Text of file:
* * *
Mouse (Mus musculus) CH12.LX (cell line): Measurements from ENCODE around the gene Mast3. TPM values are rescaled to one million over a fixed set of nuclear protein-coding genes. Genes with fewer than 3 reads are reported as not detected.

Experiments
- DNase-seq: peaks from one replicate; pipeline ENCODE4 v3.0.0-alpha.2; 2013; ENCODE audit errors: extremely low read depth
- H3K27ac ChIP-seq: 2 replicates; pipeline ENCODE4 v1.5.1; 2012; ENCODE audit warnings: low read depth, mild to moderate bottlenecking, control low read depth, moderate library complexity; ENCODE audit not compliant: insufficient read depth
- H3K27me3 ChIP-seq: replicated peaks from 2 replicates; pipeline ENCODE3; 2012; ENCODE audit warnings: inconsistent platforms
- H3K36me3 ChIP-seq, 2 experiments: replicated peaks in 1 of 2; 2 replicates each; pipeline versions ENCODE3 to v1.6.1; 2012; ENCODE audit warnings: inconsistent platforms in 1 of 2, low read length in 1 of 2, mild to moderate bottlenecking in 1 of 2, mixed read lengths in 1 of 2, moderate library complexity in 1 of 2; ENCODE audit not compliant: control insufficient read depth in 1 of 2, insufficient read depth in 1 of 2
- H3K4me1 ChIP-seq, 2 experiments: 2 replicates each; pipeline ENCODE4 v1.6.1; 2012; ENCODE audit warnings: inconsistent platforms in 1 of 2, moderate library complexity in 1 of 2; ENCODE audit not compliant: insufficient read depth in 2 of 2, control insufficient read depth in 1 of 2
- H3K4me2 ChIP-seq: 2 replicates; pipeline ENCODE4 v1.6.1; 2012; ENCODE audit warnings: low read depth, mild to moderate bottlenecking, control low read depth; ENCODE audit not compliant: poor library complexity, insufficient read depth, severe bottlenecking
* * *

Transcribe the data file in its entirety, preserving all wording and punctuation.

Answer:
Mouse (Mus musculus) CH12.LX (cell line): Measurements from ENCODE around the gene Mast3. TPM values are rescaled to one million over a fixed set of nuclear protein-coding genes. Genes with fewer than 3 reads are reported as not detected.

Experiments
- DNase-seq: peaks from one replicate; pipeline ENCODE4 v3.0.0-alpha.2; 2013; ENCODE audit errors: extremely low read depth
- H3K27ac ChIP-seq: 2 replicates; pipeline ENCODE4 v1.5.1; 2012; ENCODE audit warnings: low read depth, mild to moderate bottlenecking, control low read depth, moderate library complexity; ENCODE audit not compliant: insufficient read depth
- H3K27me3 ChIP-seq: replicated peaks from 2 replicates; pipeline ENCODE3; 2012; ENCODE audit warnings: inconsistent platforms
- H3K36me3 ChIP-seq, 2 experiments: replicated peaks in 1 of 2; 2 replicates each; pipeline versions ENCODE3 to v1.6.1; 2012; ENCODE audit warnings: inconsistent platforms in 1 of 2, low read length in 1 of 2, mild to moderate bottlenecking in 1 of 2, mixed read lengths in 1 of 2, moderate library complexity in 1 of 2; ENCODE audit not compliant: control insufficient read depth in 1 of 2, insufficient read depth in 1 of 2
- H3K4me1 ChIP-seq, 2 experiments: 2 replicates each; pipeline ENCODE4 v1.6.1; 2012; ENCODE audit warnings: inconsistent platforms in 1 of 2, moderate library complexity in 1 of 2; ENCODE audit not compliant: insufficient read depth in 2 of 2, control insufficient read depth in 1 of 2
- H3K4me2 ChIP-seq: 2 replicates; pipeline ENCODE4 v1.6.1; 2012; ENCODE audit warnings: low read depth, mild to moderate bottlenecking, control low read depth; ENCODE audit not compliant: poor library complexity, insufficient read depth, severe bottlenecking